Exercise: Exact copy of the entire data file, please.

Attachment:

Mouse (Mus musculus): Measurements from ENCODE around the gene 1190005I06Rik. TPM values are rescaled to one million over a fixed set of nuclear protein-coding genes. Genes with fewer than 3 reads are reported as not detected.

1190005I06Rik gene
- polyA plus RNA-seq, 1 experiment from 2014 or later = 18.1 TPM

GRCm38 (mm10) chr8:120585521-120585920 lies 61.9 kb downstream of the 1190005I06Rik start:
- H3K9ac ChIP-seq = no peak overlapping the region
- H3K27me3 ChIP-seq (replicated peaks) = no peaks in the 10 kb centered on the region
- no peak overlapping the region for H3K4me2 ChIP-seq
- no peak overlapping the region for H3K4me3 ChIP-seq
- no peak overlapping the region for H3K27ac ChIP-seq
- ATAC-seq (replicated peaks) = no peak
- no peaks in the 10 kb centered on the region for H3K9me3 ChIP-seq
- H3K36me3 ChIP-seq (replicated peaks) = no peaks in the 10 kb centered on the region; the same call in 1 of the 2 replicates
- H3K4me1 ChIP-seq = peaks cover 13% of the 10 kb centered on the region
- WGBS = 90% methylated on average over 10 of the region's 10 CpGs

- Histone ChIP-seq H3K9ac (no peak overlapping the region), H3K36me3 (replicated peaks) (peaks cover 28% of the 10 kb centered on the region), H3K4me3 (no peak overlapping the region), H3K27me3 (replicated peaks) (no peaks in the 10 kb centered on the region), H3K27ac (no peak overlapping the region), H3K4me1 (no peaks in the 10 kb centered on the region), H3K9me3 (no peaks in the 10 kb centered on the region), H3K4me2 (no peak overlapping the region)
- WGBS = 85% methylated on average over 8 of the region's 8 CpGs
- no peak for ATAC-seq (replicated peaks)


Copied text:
Mouse (Mus musculus): Measurements from ENCODE around the gene 1190005I06Rik. TPM values are rescaled to one million over a fixed set of nuclear protein-coding genes. Genes with fewer than 3 reads are reported as not detected.

1190005I06Rik gene
- polyA plus RNA-seq, 1 experiment from 2014 or later = 18.1 TPM

GRCm38 (mm10) chr8:120585521-120585920 lies 61.9 kb downstream of the 1190005I06Rik start:
- H3K9ac ChIP-seq = no peak overlapping the region
- H3K27me3 ChIP-seq (replicated peaks) = no peaks in the 10 kb centered on the region
- no peak overlapping the region for H3K4me2 ChIP-seq
- no peak overlapping the region for H3K4me3 ChIP-seq
- no peak overlapping the region for H3K27ac ChIP-seq
- ATAC-seq (replicated peaks) = no peak
- no peaks in the 10 kb centered on the region for H3K9me3 ChIP-seq
- H3K36me3 ChIP-seq (replicated peaks) = no peaks in the 10 kb centered on the region; the same call in 1 of the 2 replicates
- H3K4me1 ChIP-seq = peaks cover 13% of the 10 kb centered on the region
- WGBS = 90% methylated on average over 10 of the region's 10 CpGs

- Histone ChIP-seq H3K9ac (no peak overlapping the region), H3K36me3 (replicated peaks) (peaks cover 28% of the 10 kb centered on the region), H3K4me3 (no peak overlapping the region), H3K27me3 (replicated peaks) (no peaks in the 10 kb centered on the region), H3K27ac (no peak overlapping the region), H3K4me1 (no peaks in the 10 kb centered on the region), H3K9me3 (no peaks in the 10 kb centered on the region), H3K4me2 (no peak overlapping the region)
- WGBS = 85% methylated on average over 8 of the region's 8 CpGs
- no peak for ATAC-seq (replicated peaks)